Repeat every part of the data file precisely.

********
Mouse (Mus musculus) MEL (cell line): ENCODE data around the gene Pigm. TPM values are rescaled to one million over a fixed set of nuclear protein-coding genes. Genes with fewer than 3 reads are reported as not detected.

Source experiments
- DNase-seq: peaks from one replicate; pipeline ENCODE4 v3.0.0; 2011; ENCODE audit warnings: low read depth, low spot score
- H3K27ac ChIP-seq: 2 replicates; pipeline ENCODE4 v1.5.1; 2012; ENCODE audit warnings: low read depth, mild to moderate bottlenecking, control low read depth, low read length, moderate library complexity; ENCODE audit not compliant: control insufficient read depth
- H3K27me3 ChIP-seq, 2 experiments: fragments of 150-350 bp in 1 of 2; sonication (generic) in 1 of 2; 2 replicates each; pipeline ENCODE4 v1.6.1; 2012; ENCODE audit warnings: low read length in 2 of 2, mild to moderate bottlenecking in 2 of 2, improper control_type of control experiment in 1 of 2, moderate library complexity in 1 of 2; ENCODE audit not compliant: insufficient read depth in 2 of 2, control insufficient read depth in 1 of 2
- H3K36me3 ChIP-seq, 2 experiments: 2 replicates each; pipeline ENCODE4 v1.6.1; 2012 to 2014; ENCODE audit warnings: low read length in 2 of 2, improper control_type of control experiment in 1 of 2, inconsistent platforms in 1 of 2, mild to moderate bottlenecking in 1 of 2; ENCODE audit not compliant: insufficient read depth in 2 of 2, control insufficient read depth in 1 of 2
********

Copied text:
Mouse (Mus musculus) MEL (cell line): ENCODE data around the gene Pigm. TPM values are rescaled to one million over a fixed set of nuclear protein-coding genes. Genes with fewer than 3 reads are reported as not detected.

Source experiments
- DNase-seq: peaks from one replicate; pipeline ENCODE4 v3.0.0; 2011; ENCODE audit warnings: low read depth, low spot score
- H3K27ac ChIP-seq: 2 replicates; pipeline ENCODE4 v1.5.1; 2012; ENCODE audit warnings: low read depth, mild to moderate bottlenecking, control low read depth, low read length, moderate library complexity; ENCODE audit not compliant: control insufficient read depth
- H3K27me3 ChIP-seq, 2 experiments: fragments of 150-350 bp in 1 of 2; sonication (generic) in 1 of 2; 2 replicates each; pipeline ENCODE4 v1.6.1; 2012; ENCODE audit warnings: low read length in 2 of 2, mild to moderate bottlenecking in 2 of 2, improper control_type of control experiment in 1 of 2, moderate library complexity in 1 of 2; ENCODE audit not compliant: insufficient read depth in 2 of 2, control insufficient read depth in 1 of 2
- H3K36me3 ChIP-seq, 2 experiments: 2 replicates each; pipeline ENCODE4 v1.6.1; 2012 to 2014; ENCODE audit warnings: low read length in 2 of 2, improper control_type of control experiment in 1 of 2, inconsistent platforms in 1 of 2, mild to moderate bottlenecking in 1 of 2; ENCODE audit not compliant: insufficient read depth in 2 of 2, control insufficient read depth in 1 of 2